• Headbutt of Love: While getting high at the synagogue, Judd and Phillip reminisce how their father would never kiss their foreheads and instead touch them, and they briefly argue over whether it counts as an intimate gesture. At the end, Judd and Phillip do this for a rather long time before saying goodbye to each other.
  • Informed Judaism: Depicted rather realistically. The Altman children are surprised their atheist father's last request was that they sit shiva for him because he didn't, it was actually the non-Jewish Hilary who claimed he did so the family would spend time together, but they understand the concept with only minimal explanation from the rabbi. At one point Wendy points out that the shiva chairs are set up where they used to put the Christmas tree.
  • Hot-Blooded: Paul, along with being no-nonsense, is also short-tempered and has a tendency to jump to conclusions too quickly. He's the one who begins most of the fights between the siblings.
  • Jerkass: Wade, Judd's former boss and the guy who his wife was cheating, is obnoxious, sexist, and ends up leaving Quinn because he doesn't want to be a father to her child.
  • Only Child Syndrome: Penny confesses that she can't really relate to the Altman's various hang-ups because she's an only child. Judd thinks that sounds wonderful.
  • Law of Inverse Fertility: Paul and Annie are desperate to have a baby, while Judd learns that he got Quinn pregnant while they're in the process of getting a divorce.
  • No Bisexuals: After learning that their mother has been dating Linda for a few months, the siblings seem to come to the conclusion that she "turned into a lesbian", and none of them stop to think that she might just be bisexual.
  • Parental Sexuality Squick: Hilary horrifies her children when she casually mentions the size of their father's penis while people are visiting for the shiva.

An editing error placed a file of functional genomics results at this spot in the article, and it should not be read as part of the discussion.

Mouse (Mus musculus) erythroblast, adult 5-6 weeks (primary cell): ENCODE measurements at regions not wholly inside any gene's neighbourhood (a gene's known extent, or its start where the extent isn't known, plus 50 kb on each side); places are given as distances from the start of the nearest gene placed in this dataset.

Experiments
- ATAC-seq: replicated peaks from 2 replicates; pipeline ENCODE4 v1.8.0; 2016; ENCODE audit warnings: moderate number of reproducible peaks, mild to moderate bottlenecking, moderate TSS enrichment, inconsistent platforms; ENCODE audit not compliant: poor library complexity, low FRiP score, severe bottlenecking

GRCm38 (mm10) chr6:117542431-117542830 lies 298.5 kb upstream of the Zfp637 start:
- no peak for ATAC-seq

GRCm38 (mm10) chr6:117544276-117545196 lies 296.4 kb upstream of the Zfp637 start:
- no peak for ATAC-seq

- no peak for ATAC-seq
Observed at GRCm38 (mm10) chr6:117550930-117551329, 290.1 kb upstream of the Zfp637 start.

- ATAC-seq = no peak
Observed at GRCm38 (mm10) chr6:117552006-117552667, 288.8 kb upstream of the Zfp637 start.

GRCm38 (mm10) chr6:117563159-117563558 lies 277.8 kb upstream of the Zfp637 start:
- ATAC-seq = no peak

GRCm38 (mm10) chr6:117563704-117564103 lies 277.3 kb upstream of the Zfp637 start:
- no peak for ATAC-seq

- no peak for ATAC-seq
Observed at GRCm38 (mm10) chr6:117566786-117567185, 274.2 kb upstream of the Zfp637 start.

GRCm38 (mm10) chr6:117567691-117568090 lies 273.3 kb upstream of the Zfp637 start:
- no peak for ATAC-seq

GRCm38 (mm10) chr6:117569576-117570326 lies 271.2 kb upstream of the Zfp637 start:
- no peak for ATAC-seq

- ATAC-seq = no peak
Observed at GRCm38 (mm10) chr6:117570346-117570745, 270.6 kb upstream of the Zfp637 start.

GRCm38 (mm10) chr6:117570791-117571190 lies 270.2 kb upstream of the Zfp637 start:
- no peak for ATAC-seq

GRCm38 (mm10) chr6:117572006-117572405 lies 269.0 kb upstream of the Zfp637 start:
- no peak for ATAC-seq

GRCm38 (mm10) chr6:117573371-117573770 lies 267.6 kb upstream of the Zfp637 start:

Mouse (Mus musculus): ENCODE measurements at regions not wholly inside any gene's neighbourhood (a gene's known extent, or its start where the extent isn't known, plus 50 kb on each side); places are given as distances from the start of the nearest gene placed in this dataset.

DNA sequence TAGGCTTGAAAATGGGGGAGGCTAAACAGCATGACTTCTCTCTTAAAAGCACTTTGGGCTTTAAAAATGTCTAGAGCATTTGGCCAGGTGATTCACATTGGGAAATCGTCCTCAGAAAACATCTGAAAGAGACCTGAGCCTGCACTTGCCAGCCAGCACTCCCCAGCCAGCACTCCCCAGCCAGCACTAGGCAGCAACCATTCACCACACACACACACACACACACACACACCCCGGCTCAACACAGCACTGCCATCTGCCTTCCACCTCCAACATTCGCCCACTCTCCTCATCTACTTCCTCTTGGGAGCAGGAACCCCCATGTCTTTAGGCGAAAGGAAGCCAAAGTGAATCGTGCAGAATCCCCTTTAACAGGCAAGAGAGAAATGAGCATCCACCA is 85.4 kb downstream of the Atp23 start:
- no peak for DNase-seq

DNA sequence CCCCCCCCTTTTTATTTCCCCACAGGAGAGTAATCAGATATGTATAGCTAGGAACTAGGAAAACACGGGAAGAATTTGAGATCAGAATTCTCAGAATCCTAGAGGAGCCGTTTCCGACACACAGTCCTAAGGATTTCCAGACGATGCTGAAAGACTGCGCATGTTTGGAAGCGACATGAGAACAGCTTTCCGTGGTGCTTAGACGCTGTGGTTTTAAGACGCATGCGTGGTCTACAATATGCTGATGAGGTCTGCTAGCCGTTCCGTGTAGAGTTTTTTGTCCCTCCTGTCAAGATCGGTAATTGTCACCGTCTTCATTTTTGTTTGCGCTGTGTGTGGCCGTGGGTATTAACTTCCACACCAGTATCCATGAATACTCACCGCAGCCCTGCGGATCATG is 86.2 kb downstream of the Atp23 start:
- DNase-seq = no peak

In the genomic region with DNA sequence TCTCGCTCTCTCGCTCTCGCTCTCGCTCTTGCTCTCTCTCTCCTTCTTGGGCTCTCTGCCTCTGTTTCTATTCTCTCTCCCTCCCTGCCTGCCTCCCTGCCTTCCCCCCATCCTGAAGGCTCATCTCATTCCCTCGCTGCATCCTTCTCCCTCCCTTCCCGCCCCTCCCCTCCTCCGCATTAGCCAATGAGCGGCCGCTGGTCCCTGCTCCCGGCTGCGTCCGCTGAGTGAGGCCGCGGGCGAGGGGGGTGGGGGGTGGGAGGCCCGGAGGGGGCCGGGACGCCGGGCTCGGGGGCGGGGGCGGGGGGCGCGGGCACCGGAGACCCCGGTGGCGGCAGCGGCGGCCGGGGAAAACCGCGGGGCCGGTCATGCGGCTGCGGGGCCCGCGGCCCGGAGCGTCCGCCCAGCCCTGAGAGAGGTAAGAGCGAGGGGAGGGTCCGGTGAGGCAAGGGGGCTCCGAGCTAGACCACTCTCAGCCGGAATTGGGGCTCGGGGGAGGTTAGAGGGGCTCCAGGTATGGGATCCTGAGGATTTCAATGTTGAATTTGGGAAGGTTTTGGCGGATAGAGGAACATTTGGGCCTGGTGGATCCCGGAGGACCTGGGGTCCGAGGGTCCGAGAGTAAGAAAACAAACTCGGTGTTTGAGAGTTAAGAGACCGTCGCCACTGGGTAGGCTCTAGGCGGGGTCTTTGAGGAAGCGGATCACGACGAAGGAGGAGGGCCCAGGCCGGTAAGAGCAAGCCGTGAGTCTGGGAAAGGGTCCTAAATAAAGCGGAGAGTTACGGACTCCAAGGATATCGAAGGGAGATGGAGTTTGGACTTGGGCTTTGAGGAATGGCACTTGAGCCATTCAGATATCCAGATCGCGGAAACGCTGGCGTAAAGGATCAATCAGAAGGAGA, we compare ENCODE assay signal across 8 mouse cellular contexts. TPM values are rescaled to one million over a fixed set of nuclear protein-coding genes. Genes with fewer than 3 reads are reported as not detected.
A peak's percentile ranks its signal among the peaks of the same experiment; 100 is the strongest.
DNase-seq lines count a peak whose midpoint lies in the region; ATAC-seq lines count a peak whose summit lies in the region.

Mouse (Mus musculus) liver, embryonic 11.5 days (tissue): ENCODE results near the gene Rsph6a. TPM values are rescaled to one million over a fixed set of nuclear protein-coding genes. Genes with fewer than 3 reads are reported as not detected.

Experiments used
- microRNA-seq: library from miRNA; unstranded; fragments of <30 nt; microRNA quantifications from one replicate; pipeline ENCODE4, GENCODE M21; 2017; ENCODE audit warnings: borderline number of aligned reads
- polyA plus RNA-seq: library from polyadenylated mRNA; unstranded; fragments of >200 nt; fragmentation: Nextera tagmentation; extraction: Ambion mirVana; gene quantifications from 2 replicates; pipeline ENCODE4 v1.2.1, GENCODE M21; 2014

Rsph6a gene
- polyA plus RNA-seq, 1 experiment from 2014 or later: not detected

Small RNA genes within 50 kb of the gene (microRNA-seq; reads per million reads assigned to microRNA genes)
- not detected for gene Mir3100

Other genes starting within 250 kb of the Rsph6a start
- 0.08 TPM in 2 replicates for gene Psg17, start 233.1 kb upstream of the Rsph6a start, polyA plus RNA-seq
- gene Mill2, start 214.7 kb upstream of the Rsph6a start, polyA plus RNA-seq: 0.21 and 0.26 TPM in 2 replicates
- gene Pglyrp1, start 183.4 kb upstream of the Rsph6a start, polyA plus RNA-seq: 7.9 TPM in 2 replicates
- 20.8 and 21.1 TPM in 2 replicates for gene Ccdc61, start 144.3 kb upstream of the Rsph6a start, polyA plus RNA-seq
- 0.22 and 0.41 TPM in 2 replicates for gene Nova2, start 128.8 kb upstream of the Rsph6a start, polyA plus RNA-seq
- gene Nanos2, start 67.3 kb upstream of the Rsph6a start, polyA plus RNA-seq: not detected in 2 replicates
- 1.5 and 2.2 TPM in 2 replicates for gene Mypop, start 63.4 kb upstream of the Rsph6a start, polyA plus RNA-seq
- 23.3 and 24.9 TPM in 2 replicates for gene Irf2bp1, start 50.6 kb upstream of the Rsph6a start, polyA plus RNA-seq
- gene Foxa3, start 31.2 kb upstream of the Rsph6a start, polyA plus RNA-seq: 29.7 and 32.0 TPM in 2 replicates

• Plot-Inciting Infidelity: Judd's misfortunes begin with him finding out his wife is cheating on him... with his boss.
  • Plot-Triggering Death: Judd is forced to go back home and stay with his wonderfully dysfunctional family after the death of his father.
  • Practically Different Generations: Judd, Wendy, and Paul are all of the same generation while Phillip "the eternal baby" was born around the time they hit adolescence (given Wendy's story of her getting her period while watching him) and his parents have hit their middle-age (given the ages of Jane Fonda and Adam Driver). Phillip also makes it clear that Wendy was the one who raised him.
  • The Reveal: Hilary fell in love and began having sex with Linda shortly after Mort fell ill, with his full approval. She was the one who suggested the shiva with her children, as she wanted to bring the whole family together so she could properly come out to them.
  • Sibling Triangle: Subverted; Annie dated Judd before she married Paul, but only for a few months and long ago, and it's clear they've both moved on. She does try to seduce him in a moment of weakness, but only because she's desperate for a baby and Judd is fertile. Afterwards, Annie apologizes and he tells her that what she has with Paul should not be risked in order to get pregnant.
  • Silver Vixen: Hilary Altman as played by Jane Fonda who even has inflated breasts and her good looks while being the mother of three in their forties, the youngest in his early thirties (given Adam Driver's age), and two soon to be three grandchildren.
  • The One That Got Away: Horry, whom Wendy used to date, is this for her, and she still pines for him despite it being years since they were together. Her regret into causing the car accident that made Horry get brain damage is why they broke up.
  • Modesty Bedsheet: When Judd catches Quinn cheating on him with Wade, they cover themselves with the bedsheet. When they climb out of bed, Quinn's Toplessness from the Back to the camera while Wade resorts to using a pillow to cover his crotch.
  • Women Are Wiser: Wendy, the only female Altman sibling, is far more sensible than her brothers are, and spends most of her time trying to mediate disputes or break up fights between them.